There are both hot and cold sandwiches, and they are equally good. The Acquisto and the sausage sub stand out, though I'd happily order any of the ones we tried again.

The Acquisto is cold, made with ham, mortadella, salami, provel cheese (so St. Louis!) and a green olive dressing. There's nothing not to like, if you're into Italian meats. We couldn't resist making ours even better by adding a drizzle of the spicy oil that our peppers shooters were in.

Delicious. (As are the shooters, large cherry peppers stuffed with prosciutto and provolone and marinated in spicy oil.)

The sausage sub is as simple as it gets: A link of sweet Italian sausage, meat sauce and Parmesan cheese tucked in a baguette. The fennel stood out in the sausage (yum), and it was an easy and neat enough sandwich to eat.

Cured meats are widely loved, as is crusty bread. The two together are a match made for wine (you can bring your own, but Fino's doesn't sell it), but the pairing can be a bit hard to eat. The bread has a thick crust, so you want to bite into it with care to keep the insides of your sandwich from getting outside it. You can do it.

But when you add a piece of meat, say prosciutto or coppa, that pulls out of the bread, you can end up with a mess.

Look around you and you'll see you're in good company. And remember that Fino's also offers soft bread, which some people prefer anyway.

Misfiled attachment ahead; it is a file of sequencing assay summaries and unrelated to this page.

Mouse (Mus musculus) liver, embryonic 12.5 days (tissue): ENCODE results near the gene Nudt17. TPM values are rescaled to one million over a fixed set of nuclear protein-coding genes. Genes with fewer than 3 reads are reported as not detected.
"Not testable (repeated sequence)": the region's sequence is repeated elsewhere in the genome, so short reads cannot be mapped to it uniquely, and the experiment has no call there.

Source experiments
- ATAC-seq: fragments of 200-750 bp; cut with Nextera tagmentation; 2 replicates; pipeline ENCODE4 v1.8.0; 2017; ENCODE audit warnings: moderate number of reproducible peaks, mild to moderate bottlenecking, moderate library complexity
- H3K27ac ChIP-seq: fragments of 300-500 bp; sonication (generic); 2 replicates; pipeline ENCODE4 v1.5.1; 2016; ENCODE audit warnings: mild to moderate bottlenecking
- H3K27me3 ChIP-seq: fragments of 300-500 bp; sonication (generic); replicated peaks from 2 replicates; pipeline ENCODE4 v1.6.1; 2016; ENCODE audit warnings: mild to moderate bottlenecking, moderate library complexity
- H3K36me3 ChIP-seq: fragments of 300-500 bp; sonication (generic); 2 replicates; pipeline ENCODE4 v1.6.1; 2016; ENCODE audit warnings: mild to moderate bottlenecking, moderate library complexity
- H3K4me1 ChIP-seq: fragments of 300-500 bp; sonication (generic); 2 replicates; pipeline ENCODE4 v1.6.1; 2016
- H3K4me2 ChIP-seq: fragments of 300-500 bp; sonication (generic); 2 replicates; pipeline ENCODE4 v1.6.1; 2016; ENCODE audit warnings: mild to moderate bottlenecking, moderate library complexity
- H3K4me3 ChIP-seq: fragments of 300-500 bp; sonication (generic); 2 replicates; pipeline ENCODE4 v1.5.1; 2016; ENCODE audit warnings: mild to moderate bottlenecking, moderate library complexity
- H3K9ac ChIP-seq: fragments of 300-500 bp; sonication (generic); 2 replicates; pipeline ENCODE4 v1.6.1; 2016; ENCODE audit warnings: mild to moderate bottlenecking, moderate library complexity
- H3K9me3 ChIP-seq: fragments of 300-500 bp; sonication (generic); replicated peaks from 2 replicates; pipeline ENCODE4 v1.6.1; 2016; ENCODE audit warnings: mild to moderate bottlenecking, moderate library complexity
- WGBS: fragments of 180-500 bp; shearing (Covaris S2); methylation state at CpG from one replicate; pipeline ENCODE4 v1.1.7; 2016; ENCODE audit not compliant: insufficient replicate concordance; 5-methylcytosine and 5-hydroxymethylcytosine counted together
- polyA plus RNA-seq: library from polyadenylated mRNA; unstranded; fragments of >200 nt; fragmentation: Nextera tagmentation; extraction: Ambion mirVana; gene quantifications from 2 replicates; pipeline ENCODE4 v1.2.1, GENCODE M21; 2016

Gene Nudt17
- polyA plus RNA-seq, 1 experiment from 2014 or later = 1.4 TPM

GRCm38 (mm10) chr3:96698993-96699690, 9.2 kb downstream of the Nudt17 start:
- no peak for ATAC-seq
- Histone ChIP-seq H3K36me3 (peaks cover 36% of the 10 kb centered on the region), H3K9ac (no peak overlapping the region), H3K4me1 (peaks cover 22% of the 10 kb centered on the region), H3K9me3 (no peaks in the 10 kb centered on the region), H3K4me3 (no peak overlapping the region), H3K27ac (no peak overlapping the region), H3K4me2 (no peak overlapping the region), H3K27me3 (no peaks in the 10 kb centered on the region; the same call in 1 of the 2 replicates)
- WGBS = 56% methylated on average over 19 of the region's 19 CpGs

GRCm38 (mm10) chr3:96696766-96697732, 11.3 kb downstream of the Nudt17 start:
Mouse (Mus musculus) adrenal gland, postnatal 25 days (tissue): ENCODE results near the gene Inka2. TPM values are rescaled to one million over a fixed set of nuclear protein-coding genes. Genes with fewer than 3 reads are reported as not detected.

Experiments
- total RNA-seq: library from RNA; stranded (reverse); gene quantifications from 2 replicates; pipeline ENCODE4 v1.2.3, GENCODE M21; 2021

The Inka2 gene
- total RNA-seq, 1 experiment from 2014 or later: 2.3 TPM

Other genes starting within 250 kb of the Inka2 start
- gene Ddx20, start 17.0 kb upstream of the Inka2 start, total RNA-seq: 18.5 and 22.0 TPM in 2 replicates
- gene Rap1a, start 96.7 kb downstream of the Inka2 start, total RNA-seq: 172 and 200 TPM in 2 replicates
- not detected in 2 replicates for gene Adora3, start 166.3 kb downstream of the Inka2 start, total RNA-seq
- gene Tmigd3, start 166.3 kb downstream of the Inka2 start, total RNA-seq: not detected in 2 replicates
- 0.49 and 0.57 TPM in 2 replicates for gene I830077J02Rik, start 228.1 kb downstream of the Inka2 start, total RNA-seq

(Or consider that most of the world's best sandwiches are a little messy, anyway -- some more than others. As my dining companion noted, in New Orleans the sandwich isn't considered good unless it's dripping down to your elbows.)

There's a dessert of the day, and if you're lucky enough to be there when the dense brownie topped with mascarpone is on the menu, indulge in a chocolate fix. Wilson said he wouldn't dream of removing it from the menu; in fact, he purchased one made in the shape of a Guinness glass for his groom's cake at his wedding.

It turns out that Fino's loyal, longtime customers had little to worry about, as Wilson was one himself. He kept hounding Johnson to open a location in East Memphis, and she said it was impossible to run two. Eventually she asked him if he wanted to buy the one location she had.

"If someone didn't buy it, it would've closed," said Wilson. "We couldn't let that happen."

Josh Rawlings, who has been in the kitchen for about 14 years, is still there, and Wilson still wants a Fino's out East someday.

That would be great, but please, please, please: Get some flatware for those great soups and pastas first.

-- Jennifer Biggs: 529-5223

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Fino's from the Hill

Food:

Service:

Atmosphere:

Address: 1852 Madison (you can park in the lot of the Gilmore)

Telephone: (901) 272-3466

Hours: Lunch 10 a.m.-6:30 p.m. Tuesday through Saturday

Reviewer's choices: The Acquisto (whole $7; half, $4.25); sausage sub (whole, $6; half, $3.50); panini ($4.25); pepper shooters ($1.25); brownie ($2.95)

Alcohol: Beer only. No corkage if you bring your own wine.